ThyssenKrupp employs Visual Rules BRM
ThyssenKrupp employs Visual Rules BRM
ThyssenKrupp Steel Europe found itself in the position of needing to replace, step by step, the models it had programmed itself to manage the production of various grades of steel with a solution equipped to face the demands of the future. The solution had to be easy to integrate and designed to be rolled out step by step. ThyssenKrupp Steel Europe uses its automation systems to manage the whole production process at its company steel plants. This is done using clever algorithms that map the functional relationships across all stages of the steel production process. However, there are still a host of other changeable factors that influence the quality of the product obtained, and these also need to be factored in in the form of rules or formulae. What ThyssenKrupp Steel Europe was looking for was a suitable piece of software to fulfill this rule-based management function.
What is the business value of this IoT use case and how is it measured?
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Improved Asset Performance and Reliability: Businesses leverage digital twins to monitor, analyze, and optimize the performance of assets, such as machinery, equipment, buildings, and infrastructure. By creating digital twins of assets, businesses can gain insights into asset behavior, identify potential issues, and proactively address maintenance and performance optimization opportunities to improve reliability and uptime.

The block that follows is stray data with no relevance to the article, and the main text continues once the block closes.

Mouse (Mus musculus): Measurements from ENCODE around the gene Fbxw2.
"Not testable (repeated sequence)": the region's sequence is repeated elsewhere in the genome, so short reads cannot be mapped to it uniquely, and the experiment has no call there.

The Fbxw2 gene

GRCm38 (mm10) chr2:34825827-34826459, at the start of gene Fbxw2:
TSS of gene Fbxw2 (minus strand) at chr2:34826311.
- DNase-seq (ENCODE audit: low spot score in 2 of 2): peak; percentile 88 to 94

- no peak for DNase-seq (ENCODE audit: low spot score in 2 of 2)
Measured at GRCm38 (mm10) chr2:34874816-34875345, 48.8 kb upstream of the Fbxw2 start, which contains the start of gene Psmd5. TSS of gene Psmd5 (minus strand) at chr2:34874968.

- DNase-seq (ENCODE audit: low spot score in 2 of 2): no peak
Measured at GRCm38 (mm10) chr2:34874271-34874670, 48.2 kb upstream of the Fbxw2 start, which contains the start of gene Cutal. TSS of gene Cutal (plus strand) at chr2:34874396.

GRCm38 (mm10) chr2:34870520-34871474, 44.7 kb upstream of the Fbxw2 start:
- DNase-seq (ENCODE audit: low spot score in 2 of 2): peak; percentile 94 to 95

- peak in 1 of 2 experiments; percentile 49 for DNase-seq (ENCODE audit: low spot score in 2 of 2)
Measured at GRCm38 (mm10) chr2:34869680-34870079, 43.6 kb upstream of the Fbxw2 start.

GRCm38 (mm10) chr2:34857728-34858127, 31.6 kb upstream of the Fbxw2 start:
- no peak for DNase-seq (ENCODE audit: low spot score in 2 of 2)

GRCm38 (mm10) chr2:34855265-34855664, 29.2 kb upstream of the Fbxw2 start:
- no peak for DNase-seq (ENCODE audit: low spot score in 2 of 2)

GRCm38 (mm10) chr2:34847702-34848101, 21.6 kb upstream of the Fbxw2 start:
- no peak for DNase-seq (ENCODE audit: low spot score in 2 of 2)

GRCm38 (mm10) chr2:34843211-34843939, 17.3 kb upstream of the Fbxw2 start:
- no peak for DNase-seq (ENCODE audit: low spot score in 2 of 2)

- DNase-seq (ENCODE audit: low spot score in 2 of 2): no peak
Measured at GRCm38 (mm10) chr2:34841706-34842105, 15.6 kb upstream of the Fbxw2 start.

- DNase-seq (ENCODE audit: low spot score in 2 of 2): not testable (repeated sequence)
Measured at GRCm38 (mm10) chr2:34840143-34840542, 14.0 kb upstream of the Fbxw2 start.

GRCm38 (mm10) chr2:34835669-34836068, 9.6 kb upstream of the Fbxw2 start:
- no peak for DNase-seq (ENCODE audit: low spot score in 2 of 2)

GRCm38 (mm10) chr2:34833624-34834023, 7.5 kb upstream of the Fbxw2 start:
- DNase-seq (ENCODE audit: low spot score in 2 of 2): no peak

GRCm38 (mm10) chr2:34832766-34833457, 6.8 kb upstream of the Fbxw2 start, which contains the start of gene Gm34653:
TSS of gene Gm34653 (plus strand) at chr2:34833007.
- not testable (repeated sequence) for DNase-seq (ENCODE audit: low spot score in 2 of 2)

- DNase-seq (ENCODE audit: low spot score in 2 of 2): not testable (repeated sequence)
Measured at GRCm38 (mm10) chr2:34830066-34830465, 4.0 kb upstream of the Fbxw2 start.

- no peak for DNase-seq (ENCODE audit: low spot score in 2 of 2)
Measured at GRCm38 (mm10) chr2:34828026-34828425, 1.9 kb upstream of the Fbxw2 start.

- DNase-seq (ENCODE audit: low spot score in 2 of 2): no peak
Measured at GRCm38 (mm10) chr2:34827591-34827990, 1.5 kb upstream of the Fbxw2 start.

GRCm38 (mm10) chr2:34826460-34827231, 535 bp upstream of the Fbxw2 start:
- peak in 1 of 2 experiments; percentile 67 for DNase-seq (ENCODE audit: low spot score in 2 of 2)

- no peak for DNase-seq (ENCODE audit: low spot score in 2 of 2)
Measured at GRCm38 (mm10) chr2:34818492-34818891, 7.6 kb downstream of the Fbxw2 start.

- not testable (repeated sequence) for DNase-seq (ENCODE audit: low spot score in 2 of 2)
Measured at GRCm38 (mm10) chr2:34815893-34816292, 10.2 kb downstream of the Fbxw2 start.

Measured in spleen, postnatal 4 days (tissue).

Enhanced Product Development and Innovation: Digital twins enable businesses to simulate and validate product designs, test different scenarios, and optimize product performance before physical prototypes are built. By leveraging digital twins in product development processes, businesses can accelerate time-to-market, reduce development costs, and deliver innovative products that meet customer requirements and market demands.

Who is involved in purchasing decisions, and who are the primary system users?
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Executives and Decision-makers: Executives view digital twins as a strategic investment that enables data-driven decision-making, improves operational efficiency, and drives business growth. They prioritize digital twin initiatives to gain insights into asset performance, optimize resource utilization, and enhance customer satisfaction by delivering high-quality products and services.

Product Managers and Engineers: Product managers and engineers leverage digital twins to streamline product development processes, validate design concepts, and optimize product performance. They view digital twins as valuable tools for accelerating innovation, reducing development costs, and delivering products that meet customer expectations for quality, reliability, and functionality.

 

Which technologies are used in a system and what are the critical technology?